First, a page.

Two quotes that I keep on coming back to. The first is a tweet from Nicoll Hunt from 2014:
The first step of any project is to grossly underestimate its complexity and difficulty
The second is from a German field marshal by the name of Helmuth von Moltke (formulated in the 19th century):
No plan of operations extends with certainty beyond the first encounter with the enemy’s main strength
Which, in its more modern reconfiguration, is frequently referred to as “No plan survives contact with the enemy”.
Applied to design documents in the field of software engineering, one might say that “no design document survives contact with the codebase”. This has largely been true for myself, at least. Which doesn’t leave a lot of options.
The first one is to not write any design documents at all, and kind of discover-as-you-go. The code itself becomes the design document, hopefully by either being clear enough or by being well documented.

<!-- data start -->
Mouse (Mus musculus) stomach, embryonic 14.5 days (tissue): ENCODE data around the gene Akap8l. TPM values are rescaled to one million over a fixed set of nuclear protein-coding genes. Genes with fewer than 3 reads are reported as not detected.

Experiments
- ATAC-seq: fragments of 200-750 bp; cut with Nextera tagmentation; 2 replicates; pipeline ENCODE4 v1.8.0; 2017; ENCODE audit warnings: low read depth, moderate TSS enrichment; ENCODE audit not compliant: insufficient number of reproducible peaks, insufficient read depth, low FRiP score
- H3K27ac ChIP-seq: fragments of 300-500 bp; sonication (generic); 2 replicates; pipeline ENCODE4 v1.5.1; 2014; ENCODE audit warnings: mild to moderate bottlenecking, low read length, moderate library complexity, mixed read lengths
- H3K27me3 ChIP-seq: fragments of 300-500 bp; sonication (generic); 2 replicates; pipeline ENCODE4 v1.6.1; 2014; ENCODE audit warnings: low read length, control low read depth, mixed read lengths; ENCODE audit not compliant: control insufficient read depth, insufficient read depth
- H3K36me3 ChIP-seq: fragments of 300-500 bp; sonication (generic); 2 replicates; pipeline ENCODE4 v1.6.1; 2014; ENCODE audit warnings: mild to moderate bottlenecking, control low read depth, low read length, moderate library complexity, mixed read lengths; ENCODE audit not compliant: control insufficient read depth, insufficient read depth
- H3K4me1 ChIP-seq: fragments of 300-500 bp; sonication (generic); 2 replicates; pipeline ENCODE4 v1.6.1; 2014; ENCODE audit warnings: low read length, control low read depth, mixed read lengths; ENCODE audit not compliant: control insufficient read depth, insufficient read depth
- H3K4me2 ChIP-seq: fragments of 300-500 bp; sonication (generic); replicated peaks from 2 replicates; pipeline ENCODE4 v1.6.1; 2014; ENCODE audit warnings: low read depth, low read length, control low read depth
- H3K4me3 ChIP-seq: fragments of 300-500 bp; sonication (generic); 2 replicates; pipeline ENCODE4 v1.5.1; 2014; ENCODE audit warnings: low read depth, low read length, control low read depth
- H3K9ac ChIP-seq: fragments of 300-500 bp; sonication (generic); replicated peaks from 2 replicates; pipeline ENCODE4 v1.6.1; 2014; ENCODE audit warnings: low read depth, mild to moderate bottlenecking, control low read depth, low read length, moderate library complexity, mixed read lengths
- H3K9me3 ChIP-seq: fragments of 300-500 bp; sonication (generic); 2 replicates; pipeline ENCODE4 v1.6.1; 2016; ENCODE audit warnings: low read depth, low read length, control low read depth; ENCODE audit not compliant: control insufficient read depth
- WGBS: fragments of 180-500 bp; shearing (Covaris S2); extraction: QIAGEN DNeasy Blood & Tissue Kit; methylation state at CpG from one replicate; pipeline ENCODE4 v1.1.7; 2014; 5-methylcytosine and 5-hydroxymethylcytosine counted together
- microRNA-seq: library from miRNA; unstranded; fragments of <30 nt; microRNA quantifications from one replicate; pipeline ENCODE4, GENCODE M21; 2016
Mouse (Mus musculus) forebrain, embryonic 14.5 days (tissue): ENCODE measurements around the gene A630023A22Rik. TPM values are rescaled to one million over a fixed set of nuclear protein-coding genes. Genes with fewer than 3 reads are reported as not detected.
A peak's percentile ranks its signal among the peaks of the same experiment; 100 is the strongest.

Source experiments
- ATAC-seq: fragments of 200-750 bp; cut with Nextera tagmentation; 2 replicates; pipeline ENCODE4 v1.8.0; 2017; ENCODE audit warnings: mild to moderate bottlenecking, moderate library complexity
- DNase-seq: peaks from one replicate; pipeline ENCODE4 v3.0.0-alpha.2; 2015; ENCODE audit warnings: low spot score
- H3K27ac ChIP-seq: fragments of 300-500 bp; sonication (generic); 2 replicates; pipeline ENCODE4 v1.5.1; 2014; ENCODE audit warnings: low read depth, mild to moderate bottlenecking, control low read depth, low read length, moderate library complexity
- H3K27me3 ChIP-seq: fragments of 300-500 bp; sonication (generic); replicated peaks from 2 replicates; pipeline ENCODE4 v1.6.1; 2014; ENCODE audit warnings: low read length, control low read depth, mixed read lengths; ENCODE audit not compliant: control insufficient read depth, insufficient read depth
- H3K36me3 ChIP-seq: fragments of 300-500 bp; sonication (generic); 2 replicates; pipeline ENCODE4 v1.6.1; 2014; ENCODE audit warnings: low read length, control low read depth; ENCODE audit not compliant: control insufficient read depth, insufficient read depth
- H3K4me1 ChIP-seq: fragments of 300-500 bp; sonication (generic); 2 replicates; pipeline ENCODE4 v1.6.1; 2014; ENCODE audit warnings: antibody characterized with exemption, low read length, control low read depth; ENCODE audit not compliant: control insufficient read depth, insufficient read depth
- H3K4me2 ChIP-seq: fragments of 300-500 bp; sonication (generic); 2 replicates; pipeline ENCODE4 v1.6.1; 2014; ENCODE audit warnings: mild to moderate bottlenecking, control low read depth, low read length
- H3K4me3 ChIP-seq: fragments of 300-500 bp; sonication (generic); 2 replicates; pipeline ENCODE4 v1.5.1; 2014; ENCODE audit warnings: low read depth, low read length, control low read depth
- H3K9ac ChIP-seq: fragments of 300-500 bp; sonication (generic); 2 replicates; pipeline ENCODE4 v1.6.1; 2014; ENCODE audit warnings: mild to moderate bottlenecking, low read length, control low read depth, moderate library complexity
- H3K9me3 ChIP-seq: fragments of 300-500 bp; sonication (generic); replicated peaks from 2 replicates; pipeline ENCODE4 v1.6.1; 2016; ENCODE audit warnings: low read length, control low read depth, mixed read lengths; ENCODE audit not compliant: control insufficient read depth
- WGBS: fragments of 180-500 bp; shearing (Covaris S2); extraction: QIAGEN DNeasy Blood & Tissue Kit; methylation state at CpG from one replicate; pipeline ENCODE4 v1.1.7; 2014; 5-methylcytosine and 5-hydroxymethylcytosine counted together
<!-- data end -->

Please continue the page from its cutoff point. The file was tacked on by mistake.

The second option is to write a document, and then keep on updating it as you’re discovering all the things that can only be discovered during the implementation.
The third option is to write a document, pretend that it accounts for every possible scenario, make an elaborate planning chart on how much time exactly the implementation phase will take, and then pretend to be surprised when the real numbers had little to do with that chart.
The fourth option is where the final implementation has nothing to do with the design document, and nobody bothered to spend any time updating that doc.
And the fifth option is to write a design document, do the implementation, and then write another design document that describes the actual implementation and compares the original approach with what actually worked. A post-mortem, if you will, on the original design document. What worked (probably nothing). What did not (probably everything). What can we learn for the next time (probably nothing, again).